Synopsis: Joe is a stop motion short film set at the height of the Great Depression of the 1930s. In the film, an old clown is given a second lease on life when a young creative street urchin gets a bright idea and kindly shares it. However, it is also a film about a conversation between two voices in the head of an artists struggling with depression. The scamp represents the more optimistic voice of youth, the washed up clown only sees missed opportunities and lives in the past. The big idea is about someone else’s optimism bringing another person who has given up back from the brink of oblivion. I wanted to work with the concept of self-reflection. The characters are kind of mirrors of each other. Both are performers. One is at the beginning of his journey, the other at the end. I think about how much more optimistic I was in the past, and I feel a bit disappointed in myself with where I am at now. I wish that I could reach out to my past self and impart some wisdom, and maybe get a reminder of what really matters; the interaction between Joe and Scamp is a visualization of that wish
I am an interdisciplinary artist with a focus on visual storytelling. My work is in traditional 2D animation, stop motion, and live action. I am fascinated by stories about the disenfranchised featuring darkly whimsical or fantastical themes. I enjoy stories that analyze intergenerational trauma, and protagonists that deal with sudden or great change. Having lived a relatively sheltered life, I often feel overwhelmed or out of my depth when facing problems— sometimes rational and other times not.
That specific emotion of being completely and utterly unprepared for a situation, yet still having to face it down head on, is something I am very passionate about exploring in my stories. Trauma is passed on through family lines—something terrible that happened a hundred years ago to someone may manifest itself in a younger relative in the form of an inescapable sense of dread or anxiety. What we choose , what we do not choose, and what we have no choice to carry on from our ancestors is another topic that greatly informs my work.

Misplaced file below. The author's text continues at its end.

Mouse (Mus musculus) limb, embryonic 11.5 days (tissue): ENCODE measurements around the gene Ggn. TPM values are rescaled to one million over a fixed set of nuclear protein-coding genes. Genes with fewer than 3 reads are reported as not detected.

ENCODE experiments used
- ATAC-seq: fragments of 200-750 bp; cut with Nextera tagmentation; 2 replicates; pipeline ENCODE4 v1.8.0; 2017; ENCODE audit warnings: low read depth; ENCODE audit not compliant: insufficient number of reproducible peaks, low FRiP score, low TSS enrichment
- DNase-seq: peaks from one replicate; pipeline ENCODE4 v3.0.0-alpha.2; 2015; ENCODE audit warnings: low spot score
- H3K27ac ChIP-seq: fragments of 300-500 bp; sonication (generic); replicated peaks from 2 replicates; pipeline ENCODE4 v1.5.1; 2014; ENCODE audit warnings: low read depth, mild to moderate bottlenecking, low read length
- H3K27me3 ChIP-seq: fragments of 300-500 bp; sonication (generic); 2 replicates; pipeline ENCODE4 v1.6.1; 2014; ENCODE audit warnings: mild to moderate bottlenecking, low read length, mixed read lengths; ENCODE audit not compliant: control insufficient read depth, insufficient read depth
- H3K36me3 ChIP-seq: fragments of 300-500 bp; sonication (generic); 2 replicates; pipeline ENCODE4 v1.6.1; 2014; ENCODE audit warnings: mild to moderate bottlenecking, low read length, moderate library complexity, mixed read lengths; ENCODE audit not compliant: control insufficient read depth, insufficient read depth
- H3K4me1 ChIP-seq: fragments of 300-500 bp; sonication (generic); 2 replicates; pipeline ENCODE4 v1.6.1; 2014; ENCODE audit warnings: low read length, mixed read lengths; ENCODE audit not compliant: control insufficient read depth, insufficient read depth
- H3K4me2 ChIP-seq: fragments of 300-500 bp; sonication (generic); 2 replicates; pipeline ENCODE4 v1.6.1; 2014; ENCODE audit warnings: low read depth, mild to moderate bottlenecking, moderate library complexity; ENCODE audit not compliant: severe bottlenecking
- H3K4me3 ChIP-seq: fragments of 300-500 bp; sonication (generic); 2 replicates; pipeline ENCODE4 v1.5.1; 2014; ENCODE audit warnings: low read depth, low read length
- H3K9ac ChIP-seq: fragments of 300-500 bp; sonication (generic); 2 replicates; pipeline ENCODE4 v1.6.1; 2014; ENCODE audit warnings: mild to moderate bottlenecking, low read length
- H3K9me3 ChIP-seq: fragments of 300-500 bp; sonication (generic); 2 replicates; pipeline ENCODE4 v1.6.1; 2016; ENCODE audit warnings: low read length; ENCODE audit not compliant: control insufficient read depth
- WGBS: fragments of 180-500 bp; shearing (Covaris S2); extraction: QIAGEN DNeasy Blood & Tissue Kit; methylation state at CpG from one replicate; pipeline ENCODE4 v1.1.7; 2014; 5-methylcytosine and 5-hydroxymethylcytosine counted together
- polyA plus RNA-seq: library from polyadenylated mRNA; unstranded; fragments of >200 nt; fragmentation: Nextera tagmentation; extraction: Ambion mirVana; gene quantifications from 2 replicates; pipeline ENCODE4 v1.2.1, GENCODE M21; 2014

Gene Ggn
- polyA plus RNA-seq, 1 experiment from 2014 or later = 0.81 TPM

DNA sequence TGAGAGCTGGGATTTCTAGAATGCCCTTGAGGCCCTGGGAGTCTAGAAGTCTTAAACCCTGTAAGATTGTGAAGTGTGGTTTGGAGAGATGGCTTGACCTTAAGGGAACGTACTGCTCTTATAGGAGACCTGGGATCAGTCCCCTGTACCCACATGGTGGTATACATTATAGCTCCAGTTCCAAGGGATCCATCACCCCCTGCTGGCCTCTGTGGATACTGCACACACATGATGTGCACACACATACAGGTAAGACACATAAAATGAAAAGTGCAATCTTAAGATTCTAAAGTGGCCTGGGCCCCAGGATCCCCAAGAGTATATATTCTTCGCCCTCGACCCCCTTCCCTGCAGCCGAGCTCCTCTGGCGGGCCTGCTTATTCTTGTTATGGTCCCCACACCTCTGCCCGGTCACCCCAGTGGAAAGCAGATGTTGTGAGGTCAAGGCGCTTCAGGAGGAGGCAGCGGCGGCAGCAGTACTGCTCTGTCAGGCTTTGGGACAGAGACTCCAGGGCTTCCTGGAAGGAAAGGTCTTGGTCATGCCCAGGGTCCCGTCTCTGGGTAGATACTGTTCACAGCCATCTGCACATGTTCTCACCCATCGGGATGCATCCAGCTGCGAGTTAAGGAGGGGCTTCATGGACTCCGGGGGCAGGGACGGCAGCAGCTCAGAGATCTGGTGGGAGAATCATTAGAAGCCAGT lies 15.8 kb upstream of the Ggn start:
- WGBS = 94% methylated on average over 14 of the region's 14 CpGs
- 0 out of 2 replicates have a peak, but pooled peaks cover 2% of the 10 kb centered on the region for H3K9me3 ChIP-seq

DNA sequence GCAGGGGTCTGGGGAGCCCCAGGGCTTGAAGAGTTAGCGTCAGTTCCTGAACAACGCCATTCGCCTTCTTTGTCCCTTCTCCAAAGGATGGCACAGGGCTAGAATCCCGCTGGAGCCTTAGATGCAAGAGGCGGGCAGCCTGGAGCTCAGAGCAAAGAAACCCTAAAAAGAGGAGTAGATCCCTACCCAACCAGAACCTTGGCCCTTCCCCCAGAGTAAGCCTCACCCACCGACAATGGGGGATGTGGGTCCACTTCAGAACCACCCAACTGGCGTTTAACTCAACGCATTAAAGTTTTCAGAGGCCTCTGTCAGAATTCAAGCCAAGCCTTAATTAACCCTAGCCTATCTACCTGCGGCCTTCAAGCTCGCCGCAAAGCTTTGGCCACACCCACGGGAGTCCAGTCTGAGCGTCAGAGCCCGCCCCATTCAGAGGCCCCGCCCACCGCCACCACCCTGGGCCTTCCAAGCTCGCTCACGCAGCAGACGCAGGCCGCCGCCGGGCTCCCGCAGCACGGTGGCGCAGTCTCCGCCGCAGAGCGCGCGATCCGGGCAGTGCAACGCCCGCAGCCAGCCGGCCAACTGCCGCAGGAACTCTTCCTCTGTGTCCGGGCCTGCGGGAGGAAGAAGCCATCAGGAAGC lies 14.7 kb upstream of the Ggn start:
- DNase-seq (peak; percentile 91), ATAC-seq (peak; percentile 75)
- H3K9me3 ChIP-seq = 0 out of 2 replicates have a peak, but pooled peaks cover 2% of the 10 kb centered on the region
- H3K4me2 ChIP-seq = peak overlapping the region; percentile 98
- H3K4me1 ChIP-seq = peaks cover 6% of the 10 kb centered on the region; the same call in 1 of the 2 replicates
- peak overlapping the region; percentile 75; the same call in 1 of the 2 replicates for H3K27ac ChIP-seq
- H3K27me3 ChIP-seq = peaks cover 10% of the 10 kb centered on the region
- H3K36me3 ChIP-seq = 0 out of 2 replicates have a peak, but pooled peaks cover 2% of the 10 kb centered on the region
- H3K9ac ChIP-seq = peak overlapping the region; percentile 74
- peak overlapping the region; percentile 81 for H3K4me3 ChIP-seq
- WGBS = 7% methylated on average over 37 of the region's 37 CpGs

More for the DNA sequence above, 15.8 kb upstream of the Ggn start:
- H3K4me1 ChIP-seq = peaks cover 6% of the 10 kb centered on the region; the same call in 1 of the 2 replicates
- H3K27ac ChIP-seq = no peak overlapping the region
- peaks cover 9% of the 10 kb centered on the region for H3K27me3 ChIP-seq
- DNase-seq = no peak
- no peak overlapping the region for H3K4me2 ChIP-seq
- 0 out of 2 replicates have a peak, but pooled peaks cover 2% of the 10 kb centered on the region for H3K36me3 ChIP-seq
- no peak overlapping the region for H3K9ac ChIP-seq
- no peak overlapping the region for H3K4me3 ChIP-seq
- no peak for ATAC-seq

Noah Rogers is an interdisciplinary artist with a focus on visual storytelling. His work is in 2D animation, stop motion, and film. He is fascinated by stories about the disenfranchised featuring darkly whimsical or fantastical themes. The protagonists of his stories often deal with sudden or great change in the form of larger than life threats that they must face, regardless of their preparedness.
Raised on the border of Evanston and Skokie, two northern suburbs of Chicago, Rogers spent most of his life feeling like he was between two worlds. He was sheltered, and quiet, and had trouble expressing himself. Drawing became an outlet to him that allowed him to process the world around him, and would eventually give him the confidence to open up and pursue theater, and a drive to tell stories through comics, film and animation.
From 2017-2021, Rogers attended the Minneapolis College of Art and Design, where he graduated with a Bachelor’s Fine Arts Degree in Animation. The film, JOE, was his senior project at MCAD.
**** The family of Noah William Rogers would like to express excitement and gratitude that Noah’s senior student film, Joe, was selected for the Queens World Film Festival. It is a bittersweet moment for us as Noah eventually lost his battle with depression in April of this year. If you would like to learn more about Noah and his art please visit www.noahwilliamrogers.com